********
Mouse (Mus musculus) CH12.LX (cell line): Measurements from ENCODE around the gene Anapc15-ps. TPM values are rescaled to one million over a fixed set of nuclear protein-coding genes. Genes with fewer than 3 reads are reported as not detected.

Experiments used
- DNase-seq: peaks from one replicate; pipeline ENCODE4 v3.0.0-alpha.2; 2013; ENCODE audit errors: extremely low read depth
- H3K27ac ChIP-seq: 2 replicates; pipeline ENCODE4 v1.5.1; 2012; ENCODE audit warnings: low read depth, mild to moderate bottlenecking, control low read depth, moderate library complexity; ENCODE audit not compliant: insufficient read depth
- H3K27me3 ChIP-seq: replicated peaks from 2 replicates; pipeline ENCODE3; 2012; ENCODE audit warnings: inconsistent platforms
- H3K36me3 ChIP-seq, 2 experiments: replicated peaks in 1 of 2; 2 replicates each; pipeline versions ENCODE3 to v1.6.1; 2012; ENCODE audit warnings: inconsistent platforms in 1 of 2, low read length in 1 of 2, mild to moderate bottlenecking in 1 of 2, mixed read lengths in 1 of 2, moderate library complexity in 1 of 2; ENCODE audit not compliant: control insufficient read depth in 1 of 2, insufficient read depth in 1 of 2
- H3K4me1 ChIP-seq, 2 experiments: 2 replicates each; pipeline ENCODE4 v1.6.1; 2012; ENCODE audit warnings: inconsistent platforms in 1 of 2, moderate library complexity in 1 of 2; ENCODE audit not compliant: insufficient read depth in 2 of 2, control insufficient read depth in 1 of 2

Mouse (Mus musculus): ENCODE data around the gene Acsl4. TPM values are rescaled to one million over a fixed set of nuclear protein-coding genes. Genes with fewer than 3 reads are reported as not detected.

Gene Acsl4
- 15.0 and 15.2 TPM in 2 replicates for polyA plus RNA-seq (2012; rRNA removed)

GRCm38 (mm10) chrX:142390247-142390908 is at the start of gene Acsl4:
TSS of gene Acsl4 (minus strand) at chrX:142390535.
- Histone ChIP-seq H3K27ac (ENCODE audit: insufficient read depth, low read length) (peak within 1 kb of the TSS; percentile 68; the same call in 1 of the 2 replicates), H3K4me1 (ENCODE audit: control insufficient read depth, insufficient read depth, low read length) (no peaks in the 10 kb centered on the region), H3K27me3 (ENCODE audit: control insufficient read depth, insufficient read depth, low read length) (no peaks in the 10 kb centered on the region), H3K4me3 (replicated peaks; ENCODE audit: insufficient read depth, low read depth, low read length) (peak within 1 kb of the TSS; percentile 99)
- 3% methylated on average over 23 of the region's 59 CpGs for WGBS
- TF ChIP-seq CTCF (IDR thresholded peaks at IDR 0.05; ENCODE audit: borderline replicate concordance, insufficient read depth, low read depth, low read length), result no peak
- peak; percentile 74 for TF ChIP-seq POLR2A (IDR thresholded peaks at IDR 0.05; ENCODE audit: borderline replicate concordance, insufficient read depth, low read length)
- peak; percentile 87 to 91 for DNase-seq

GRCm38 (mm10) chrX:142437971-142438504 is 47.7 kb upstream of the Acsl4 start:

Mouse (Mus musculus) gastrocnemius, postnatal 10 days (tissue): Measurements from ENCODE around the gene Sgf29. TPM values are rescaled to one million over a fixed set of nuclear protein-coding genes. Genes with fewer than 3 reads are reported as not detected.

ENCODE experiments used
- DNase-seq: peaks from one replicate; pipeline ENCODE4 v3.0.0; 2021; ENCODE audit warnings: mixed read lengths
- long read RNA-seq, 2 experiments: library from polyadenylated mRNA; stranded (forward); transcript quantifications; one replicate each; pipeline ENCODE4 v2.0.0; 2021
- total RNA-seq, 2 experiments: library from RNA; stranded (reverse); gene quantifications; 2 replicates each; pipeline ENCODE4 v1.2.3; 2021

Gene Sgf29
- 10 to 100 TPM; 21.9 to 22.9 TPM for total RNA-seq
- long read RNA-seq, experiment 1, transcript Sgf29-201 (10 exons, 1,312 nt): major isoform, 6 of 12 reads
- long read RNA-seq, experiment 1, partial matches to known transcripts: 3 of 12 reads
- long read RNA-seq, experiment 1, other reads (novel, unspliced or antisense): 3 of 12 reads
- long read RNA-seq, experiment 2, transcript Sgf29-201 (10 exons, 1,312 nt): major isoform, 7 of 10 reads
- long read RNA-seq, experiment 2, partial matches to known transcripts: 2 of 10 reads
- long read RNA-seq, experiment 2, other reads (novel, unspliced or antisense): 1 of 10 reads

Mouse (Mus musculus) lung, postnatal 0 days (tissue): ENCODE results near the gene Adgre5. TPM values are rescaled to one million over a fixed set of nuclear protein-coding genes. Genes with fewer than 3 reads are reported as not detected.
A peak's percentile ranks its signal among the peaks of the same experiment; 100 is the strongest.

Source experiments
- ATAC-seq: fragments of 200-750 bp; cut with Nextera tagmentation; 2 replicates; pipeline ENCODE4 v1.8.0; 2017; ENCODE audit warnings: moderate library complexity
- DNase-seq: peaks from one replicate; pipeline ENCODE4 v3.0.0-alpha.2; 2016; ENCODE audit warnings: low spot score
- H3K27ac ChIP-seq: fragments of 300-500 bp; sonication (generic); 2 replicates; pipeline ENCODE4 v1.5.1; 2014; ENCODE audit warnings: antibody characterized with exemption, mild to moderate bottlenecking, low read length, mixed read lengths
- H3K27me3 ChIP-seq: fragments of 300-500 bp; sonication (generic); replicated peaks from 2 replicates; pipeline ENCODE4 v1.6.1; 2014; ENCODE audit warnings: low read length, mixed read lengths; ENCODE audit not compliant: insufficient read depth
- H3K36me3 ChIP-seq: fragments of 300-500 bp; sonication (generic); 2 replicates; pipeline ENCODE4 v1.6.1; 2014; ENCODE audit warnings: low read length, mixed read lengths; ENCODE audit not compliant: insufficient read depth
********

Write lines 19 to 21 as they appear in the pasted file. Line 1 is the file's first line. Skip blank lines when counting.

Mouse (Mus musculus) gastrocnemius, postnatal 10 days (tissue): Measurements from ENCODE around the gene Sgf29. TPM values are rescaled to one million over a fixed set of nuclear protein-coding genes. Genes with fewer than 3 reads are reported as not detected.

ENCODE experiments used
- DNase-seq: peaks from one replicate; pipeline ENCODE4 v3.0.0; 2021; ENCODE audit warnings: mixed read lengths